Marcet clearly did not serve in the US military, especially during OIF/OEF.  Nor does it seem he consulted with someone who did.  Coming home from a theatre of war is in no way, shape or form even remotely similar to passing through Customs on vacation as a private US citizen.  US servicemembers are searched just short of a full body cavity search.  Every piece of equipment we own is gone over meticulously.  Computers are opened to check for CDs and USB cards, magazines are checked for ammunition, shoes are checked for anything stuffed down inside, etc.  It is unlikely that Master Sergeant Brown was able to smuggle a classified CD (without courier paperwork) and/or two live grenades through US Customs.

Lastly, the prosecution once again alleged that Tylene Aldridge, girlfriend to Jeremy Brown, lied to federal agents about Brown being home when they knocked on the door and asked.  He even went as far as alleging it was a criminal act despite a flimsy xerox paper business card being shown as the only form of ID.

The Media

§2383. Rebellion or insurrection

Whoever incites, sets on foot, assists, or engages in any rebellion or insurrection against the authority of the United States or the laws thereof, or gives aid or comfort thereto, shall be fined under this title or imprisoned not more than ten years, or both; and shall be incapable of holding any office under the United States.

For the last two years, since January 6th, 2021, the media has had an infatuation with the term “insurrection”:

CNN and MSNBC used the term almost daily.  The Washington Post and NY Times have all used the term.  It’s trended on Twitter.

The United States Congress assembled a joke of a partisan committee to flaunt the term in their prime time hearings.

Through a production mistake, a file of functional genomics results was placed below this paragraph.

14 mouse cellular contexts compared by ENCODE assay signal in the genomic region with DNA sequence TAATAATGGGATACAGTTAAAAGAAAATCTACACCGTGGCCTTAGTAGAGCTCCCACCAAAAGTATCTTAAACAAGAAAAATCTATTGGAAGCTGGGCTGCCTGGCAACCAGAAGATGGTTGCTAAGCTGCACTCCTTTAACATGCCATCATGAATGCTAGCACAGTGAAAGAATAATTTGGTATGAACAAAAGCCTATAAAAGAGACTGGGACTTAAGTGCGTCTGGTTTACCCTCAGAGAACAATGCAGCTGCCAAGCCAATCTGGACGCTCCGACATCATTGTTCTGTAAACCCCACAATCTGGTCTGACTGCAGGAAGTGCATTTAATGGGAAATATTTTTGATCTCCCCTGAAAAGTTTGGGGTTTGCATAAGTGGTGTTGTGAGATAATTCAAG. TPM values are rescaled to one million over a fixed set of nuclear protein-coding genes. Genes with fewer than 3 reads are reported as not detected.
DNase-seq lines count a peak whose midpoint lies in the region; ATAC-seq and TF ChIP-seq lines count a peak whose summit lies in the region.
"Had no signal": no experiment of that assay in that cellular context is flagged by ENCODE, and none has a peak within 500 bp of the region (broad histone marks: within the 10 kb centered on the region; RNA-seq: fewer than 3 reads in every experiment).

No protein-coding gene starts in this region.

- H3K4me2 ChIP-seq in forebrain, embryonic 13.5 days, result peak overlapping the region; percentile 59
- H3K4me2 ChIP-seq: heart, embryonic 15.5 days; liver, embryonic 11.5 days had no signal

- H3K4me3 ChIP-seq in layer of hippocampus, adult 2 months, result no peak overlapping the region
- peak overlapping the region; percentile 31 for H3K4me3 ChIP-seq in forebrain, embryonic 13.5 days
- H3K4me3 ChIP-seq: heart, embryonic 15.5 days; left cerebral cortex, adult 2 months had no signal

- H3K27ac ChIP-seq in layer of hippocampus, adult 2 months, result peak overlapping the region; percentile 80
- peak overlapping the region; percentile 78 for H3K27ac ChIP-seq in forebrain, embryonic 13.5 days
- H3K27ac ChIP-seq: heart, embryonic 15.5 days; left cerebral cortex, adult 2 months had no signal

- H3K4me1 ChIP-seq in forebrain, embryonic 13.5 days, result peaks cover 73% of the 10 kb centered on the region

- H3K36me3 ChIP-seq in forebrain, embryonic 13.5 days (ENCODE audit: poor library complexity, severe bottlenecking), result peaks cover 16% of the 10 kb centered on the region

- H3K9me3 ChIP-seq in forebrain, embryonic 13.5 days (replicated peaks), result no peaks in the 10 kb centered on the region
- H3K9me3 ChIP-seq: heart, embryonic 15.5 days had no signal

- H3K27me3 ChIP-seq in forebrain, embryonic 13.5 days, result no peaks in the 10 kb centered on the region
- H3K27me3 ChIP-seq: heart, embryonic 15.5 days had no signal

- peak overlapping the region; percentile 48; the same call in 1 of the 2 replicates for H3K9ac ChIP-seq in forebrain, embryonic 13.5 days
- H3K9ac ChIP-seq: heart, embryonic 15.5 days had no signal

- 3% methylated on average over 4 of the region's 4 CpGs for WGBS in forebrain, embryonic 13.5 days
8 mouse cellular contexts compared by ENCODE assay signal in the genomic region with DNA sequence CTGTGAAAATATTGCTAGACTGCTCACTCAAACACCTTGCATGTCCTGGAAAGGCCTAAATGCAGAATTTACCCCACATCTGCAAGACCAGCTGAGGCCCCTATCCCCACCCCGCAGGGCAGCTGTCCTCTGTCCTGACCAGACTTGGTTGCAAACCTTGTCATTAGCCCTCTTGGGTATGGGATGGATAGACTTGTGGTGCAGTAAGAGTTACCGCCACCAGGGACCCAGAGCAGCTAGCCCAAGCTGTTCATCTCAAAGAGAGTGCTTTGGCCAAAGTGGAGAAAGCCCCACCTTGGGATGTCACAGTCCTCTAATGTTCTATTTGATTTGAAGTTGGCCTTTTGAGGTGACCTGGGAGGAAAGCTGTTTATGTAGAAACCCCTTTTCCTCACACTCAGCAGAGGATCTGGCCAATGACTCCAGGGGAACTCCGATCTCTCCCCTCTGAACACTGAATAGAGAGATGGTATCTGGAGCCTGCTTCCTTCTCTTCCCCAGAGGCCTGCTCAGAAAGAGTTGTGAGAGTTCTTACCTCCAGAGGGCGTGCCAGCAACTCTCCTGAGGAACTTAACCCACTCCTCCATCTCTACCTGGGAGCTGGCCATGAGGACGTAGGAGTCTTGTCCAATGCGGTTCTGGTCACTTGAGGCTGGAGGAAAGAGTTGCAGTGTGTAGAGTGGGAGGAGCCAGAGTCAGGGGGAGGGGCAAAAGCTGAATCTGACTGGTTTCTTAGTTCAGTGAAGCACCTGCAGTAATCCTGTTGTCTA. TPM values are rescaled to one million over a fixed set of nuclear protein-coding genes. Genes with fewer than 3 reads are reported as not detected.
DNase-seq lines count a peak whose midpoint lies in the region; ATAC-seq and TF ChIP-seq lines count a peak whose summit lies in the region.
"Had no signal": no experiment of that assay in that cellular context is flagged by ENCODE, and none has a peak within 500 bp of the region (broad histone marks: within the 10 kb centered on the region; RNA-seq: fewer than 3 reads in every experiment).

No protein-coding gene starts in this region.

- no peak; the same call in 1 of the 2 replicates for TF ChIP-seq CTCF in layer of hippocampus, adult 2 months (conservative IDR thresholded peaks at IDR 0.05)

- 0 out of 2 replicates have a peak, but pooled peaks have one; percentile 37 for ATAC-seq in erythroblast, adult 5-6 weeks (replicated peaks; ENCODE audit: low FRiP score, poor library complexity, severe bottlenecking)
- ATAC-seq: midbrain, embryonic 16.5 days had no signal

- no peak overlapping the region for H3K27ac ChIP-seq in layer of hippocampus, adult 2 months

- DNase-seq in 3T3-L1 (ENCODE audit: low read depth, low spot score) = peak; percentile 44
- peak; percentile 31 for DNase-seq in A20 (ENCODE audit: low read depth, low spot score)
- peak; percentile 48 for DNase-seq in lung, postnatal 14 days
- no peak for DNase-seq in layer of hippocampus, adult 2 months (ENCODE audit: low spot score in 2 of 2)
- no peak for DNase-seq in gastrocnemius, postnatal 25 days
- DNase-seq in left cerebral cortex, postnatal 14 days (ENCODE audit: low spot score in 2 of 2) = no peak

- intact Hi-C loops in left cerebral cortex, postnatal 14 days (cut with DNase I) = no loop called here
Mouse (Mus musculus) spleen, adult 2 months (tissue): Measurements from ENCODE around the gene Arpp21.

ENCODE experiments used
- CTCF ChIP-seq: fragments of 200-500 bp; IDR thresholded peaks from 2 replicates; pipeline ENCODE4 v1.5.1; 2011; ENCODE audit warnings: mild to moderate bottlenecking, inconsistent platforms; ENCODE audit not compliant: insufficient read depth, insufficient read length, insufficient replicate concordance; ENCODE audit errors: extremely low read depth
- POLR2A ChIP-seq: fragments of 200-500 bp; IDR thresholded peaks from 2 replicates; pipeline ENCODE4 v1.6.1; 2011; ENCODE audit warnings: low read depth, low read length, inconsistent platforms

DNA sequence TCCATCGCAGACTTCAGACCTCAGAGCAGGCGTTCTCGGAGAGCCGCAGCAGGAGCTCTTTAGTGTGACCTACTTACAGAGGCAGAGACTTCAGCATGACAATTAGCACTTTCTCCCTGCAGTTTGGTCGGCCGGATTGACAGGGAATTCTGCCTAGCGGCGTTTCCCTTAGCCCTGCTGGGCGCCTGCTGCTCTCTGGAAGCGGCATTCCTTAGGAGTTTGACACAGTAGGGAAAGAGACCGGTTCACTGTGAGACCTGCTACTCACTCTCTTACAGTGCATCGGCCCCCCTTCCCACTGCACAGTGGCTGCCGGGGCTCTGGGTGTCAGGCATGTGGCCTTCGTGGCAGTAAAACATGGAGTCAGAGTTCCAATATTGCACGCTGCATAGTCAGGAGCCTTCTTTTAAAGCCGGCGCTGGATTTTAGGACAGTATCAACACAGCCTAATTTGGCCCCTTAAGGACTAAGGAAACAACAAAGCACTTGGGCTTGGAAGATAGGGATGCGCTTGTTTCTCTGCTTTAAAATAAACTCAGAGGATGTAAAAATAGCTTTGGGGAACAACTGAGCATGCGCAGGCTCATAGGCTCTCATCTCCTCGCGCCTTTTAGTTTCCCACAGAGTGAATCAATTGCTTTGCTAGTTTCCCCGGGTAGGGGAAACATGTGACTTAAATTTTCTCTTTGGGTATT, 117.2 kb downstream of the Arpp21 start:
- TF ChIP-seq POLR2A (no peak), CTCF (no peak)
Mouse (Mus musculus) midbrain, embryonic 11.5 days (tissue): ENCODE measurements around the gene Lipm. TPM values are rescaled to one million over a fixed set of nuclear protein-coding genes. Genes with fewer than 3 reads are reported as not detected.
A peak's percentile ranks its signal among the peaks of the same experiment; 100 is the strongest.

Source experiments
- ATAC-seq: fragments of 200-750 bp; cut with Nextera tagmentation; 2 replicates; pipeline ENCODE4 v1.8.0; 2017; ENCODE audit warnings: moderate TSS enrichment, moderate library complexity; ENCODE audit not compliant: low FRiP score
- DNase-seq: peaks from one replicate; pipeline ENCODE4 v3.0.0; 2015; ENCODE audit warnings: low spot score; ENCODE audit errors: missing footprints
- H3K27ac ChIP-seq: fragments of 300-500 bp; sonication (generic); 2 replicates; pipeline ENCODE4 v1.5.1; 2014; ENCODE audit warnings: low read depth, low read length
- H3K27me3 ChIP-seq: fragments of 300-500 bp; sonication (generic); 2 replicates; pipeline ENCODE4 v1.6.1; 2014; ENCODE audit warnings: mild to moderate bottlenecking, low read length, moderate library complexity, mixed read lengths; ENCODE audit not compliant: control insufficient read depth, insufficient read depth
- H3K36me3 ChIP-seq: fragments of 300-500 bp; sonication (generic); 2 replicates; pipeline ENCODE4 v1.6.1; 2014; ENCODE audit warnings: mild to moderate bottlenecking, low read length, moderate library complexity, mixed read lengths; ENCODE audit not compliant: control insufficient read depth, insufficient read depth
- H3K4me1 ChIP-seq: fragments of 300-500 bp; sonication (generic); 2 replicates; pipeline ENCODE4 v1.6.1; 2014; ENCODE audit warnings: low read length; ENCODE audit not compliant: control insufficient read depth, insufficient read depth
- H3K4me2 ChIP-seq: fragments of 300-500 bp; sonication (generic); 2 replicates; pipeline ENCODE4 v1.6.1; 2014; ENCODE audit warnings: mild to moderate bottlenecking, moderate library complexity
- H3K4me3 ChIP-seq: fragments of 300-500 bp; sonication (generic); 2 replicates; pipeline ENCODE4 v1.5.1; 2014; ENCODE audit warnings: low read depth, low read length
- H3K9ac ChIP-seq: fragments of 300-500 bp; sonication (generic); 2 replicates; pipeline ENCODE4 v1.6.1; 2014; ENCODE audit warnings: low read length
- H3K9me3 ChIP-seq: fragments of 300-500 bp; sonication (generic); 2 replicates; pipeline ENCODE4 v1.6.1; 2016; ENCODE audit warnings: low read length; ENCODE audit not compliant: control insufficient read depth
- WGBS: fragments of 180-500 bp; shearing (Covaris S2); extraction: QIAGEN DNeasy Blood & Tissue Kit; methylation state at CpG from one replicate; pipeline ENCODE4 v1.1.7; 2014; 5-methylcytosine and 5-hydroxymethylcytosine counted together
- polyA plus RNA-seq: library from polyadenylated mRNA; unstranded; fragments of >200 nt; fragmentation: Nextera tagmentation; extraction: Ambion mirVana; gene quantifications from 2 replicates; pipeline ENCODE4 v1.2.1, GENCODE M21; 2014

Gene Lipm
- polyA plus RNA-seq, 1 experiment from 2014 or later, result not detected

Joe Biden has used the term in referring to those in attendance on January 6th.

It’s safe to say that there aren’t many US citizens who aren’t familiar with the term in the context of those in DC on January 6th.

But has anyone actually been convicted, or even charged, under 18 USC 2383?  NoNot a single person.

The dissemination of this disinformation has caused far more damage than anything CNN and others did to Nicholas Sandman or Kyle Rittenhouse.  The media and our own government are labeling these men and women with a term that has a legal definition yet none of them have been charged with that crime by any law enforcement agency.

What are the chances that these people can get a fair jury that doesn’t see them as an “insurrectionist”?  When Jeremy Brown accuses the federal government of planting a classified CD and grenades, the jury believes the former but not the latter.  Why?  “Insurrectionist”.  Of course he would have grenades!  He planned on taking over the US Government, by definition, according to our very own Congress, Joe Biden, and the Mainstream Mockingbird Media! </sarcasm>

This deliberate mislabeling makes it appropriate and justifiable to the general public when judges withhold bail, dismiss a motion to suppress without a hearing, keep them locked up in solitary confinement, or sentence them unfairly despite their service to the country or their good behavior.

The Battle Ahead…

Even though MSgt Brown is going to remain in prison, the verdict wasn’t entirely a loss.  Brown will certainly appeal the decision and winning on four of the charges could help his case.

“The Fruit of the Poisonous Tree.”  This is a term that refers to evidence gathered from an unlawful search, in this case a warrant issued over two misdemeanor charges.  This is a dangerous precedent to set and allow:  it could subject many US citizens to unlawful searches based on the most trivial and minuscule of “crimes.”

The Motion to Suppress Brown’s case was originally dismissed without a hearing.

** You can donate to Master Sergeant Brown’s defense fund at and GiveSendGo.








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Thanks for sharing!